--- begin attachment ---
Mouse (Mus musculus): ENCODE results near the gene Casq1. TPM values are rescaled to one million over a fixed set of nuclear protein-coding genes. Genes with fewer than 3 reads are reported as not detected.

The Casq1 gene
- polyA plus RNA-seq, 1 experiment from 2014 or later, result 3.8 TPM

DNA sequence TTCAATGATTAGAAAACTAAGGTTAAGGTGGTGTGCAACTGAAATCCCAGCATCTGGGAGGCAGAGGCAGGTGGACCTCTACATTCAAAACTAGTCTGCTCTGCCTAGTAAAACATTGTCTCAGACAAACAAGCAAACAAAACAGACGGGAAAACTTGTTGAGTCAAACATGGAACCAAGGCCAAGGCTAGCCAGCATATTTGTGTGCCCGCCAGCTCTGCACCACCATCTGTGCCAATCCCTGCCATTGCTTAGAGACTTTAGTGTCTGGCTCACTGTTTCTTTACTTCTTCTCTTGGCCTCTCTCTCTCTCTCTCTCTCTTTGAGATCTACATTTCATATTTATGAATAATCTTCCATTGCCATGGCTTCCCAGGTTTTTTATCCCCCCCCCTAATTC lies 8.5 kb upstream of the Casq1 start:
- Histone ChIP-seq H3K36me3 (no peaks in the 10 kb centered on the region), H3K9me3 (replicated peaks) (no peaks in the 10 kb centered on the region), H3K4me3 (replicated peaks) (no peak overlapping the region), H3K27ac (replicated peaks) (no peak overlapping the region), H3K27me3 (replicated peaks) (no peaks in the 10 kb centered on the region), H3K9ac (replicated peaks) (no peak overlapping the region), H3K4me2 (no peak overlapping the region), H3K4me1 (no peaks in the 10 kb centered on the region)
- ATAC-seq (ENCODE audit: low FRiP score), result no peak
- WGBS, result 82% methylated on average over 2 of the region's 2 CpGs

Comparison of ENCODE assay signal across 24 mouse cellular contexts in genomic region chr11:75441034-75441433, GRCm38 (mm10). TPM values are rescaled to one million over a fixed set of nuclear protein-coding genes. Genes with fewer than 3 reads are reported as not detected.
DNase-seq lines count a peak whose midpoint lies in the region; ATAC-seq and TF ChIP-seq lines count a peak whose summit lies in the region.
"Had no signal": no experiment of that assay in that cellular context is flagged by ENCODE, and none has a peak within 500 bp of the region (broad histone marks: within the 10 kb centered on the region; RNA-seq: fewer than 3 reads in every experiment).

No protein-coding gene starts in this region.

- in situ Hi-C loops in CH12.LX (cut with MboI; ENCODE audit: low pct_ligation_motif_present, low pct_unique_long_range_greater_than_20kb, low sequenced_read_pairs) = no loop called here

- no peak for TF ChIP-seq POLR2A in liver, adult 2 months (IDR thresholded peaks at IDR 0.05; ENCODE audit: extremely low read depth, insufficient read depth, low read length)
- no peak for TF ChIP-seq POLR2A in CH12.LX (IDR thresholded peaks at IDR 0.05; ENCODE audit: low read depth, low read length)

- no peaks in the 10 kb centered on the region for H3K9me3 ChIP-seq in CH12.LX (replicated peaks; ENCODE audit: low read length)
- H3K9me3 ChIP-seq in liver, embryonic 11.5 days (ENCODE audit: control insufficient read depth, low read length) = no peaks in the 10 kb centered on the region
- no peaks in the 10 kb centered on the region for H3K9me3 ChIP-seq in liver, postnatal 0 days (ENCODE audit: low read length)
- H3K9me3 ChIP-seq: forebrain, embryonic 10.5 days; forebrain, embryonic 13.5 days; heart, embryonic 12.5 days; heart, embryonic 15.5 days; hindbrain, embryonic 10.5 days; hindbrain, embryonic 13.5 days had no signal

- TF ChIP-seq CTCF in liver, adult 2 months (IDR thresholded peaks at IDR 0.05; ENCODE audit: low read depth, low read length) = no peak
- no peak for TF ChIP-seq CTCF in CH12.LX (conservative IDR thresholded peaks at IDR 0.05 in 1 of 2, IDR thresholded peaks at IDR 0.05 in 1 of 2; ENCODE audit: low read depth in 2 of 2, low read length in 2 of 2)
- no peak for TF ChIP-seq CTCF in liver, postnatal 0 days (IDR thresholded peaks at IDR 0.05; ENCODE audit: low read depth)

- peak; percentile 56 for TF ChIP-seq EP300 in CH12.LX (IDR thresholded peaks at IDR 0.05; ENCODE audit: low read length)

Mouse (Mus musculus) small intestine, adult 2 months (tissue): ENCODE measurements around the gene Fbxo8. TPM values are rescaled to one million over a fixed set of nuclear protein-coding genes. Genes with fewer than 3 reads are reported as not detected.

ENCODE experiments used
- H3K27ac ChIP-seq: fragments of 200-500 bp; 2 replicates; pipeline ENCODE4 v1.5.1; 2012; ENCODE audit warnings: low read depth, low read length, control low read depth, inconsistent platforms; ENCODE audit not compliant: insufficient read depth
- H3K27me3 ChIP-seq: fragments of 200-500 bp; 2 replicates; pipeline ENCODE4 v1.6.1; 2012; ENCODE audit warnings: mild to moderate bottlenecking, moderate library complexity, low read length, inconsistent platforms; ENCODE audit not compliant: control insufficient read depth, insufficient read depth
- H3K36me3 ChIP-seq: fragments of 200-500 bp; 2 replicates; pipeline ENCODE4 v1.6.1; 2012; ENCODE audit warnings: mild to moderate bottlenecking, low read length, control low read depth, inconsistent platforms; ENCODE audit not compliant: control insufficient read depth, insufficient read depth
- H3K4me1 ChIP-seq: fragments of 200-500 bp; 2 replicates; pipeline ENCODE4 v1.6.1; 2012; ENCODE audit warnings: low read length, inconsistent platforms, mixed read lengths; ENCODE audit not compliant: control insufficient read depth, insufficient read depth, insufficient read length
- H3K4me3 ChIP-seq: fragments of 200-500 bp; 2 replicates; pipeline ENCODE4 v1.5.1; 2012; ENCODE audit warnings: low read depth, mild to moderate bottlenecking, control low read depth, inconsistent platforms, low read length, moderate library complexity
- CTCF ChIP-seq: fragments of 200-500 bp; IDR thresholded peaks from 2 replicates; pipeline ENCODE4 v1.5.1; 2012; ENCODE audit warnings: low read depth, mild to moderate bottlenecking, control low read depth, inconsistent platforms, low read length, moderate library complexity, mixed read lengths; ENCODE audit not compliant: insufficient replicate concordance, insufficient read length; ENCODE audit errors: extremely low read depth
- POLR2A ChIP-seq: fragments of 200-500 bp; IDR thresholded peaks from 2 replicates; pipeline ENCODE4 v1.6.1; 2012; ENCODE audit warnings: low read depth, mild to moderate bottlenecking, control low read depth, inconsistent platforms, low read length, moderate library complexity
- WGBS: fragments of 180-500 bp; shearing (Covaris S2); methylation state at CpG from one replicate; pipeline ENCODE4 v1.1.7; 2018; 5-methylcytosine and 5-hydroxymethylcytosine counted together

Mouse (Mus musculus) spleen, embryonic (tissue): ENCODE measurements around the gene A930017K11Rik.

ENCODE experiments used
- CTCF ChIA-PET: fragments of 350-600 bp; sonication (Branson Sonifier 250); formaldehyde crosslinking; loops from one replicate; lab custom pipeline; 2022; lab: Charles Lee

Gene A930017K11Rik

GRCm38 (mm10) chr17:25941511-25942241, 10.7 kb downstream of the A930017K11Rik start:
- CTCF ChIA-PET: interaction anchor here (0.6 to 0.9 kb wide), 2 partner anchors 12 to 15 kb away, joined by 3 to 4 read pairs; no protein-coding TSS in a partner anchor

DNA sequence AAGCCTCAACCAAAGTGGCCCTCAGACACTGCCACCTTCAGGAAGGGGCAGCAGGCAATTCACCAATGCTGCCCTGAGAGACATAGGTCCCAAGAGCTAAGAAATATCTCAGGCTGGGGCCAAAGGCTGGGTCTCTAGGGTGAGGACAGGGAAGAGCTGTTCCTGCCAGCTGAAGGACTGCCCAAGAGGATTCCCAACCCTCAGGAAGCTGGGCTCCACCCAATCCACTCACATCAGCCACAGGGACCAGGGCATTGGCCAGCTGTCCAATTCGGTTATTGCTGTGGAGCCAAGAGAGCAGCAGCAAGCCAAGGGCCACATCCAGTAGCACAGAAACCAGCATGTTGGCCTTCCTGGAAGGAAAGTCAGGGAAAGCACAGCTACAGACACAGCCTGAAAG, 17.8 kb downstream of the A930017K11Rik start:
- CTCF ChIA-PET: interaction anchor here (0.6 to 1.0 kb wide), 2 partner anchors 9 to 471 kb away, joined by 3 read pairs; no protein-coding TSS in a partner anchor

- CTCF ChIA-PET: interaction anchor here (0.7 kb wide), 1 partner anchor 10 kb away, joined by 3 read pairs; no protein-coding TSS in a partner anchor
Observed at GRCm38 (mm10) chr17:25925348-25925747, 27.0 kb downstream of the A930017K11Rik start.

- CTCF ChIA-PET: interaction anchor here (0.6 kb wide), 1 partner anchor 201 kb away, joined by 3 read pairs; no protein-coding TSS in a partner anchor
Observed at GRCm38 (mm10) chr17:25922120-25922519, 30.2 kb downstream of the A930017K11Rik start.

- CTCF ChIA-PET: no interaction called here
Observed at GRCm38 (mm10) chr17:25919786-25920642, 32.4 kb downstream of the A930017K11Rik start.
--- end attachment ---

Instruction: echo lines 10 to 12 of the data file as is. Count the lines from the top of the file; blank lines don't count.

"Had no signal": no experiment of that assay in that cellular context is flagged by ENCODE, and none has a peak within 500 bp of the region (broad histone marks: within the 10 kb centered on the region; RNA-seq: fewer than 3 reads in every experiment).

No protein-coding gene starts in this region.

- in situ Hi-C loops in CH12.LX (cut with MboI; ENCODE audit: low pct_ligation_motif_present, low pct_unique_long_range_greater_than_20kb, low sequenced_read_pairs) = no loop called here